“Everything that can be of some use should be used as long as possible”
The installation by Song Dong in The Curve at The Barbican is this sentiment taken to the extreme.
‘Wu Jin Qi Yong’ (Waste Not) is a collection of over 10,000 things amassed over five decades by his mohter, Zhao Xianyuan. The items range from the obviously ‘useful’ things (bits of string, screws, pencils, fabric etc) to those harder to understand from a logical point of view (empty toothpaste tubes, bottle tops).
However, in sorting all the objects whilst putting the installation together, Zhao Xianyuan commented to her son, Song Dong; “You see that keeping them was still useful!”. In creating this piece, it levelled them all out; gaving equal purpose to all the items. Looking at it, it is visually impressive, but for Song Dong, it was about giving his mother a way of saying goodbye to her past and to move on.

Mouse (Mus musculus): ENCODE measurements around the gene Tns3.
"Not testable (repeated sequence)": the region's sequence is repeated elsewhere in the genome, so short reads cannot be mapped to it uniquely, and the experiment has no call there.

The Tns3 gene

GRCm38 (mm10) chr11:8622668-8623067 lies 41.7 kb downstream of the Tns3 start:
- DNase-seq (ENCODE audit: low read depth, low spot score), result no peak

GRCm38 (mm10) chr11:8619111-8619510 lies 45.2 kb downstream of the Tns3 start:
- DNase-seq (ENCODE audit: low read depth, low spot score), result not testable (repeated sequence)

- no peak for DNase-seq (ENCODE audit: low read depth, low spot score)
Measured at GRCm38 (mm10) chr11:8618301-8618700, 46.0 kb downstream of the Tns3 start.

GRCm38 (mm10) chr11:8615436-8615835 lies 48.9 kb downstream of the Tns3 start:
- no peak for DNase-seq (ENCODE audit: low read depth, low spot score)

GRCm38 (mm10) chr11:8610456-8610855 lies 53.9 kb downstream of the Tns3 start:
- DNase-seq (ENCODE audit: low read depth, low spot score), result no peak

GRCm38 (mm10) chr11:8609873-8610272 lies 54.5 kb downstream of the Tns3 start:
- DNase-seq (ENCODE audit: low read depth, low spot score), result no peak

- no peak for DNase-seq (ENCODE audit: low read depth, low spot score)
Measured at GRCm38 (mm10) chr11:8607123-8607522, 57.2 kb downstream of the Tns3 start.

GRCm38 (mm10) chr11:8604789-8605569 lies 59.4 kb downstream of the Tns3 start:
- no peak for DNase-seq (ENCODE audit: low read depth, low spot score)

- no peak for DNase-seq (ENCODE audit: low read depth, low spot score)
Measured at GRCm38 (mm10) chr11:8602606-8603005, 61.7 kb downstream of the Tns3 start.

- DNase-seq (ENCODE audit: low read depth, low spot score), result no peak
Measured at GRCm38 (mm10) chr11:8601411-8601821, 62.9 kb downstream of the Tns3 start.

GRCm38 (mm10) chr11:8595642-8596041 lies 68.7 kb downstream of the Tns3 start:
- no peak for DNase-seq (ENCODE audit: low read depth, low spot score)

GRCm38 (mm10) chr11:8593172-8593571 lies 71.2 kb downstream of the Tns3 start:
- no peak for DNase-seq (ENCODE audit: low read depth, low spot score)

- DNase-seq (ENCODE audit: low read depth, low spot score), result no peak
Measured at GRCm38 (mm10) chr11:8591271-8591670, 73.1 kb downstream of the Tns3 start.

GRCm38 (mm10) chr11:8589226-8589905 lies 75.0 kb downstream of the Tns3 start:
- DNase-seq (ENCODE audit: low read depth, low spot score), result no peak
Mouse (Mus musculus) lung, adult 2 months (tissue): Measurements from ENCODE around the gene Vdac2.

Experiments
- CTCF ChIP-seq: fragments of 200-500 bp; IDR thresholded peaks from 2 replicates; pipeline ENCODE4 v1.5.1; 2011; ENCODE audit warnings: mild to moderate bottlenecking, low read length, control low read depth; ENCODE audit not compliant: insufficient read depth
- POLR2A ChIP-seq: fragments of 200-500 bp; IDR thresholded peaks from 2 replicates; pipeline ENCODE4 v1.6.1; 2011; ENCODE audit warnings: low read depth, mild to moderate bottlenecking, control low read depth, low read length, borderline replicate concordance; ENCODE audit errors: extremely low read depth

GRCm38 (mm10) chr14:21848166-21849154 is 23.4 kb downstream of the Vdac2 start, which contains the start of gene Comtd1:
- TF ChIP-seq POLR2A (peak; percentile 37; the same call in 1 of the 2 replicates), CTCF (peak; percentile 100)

It made me wonder what it’d look like if I lay all the objects in my life out around me, what it would look like… (reckon I’d definitely have more pencils & pens than Zhao Xianyuan for sure!)
The history of ‘things’ having greater importance than just their functional value (the use of the object); the exchange value (the cost); the symbolic value (such as wedding rings); or the sign value (comparative between a type – one car will be be more powerful, be a bigger status symbol etc) is long, so it makes sense that the inventory, display, shedding or destruction of those same things would be equally as powerful an idea.
See also Dave Bruno’s 100 Thing Challenge where he aimed to break free from the confining habits of American-style consumerism, Daniel Miller’s Comfort of Things where a London Street is defined by the residents and their relationships to their possessions, or Michael Landy’s Breakdown where he used a large machine set up in an Oxford Street shop to destroy all 7,227 things that he owned.
“I’m always trying to get rid of myself,” he says, “so that I can move on. And then I end up always coming back to the same themes…”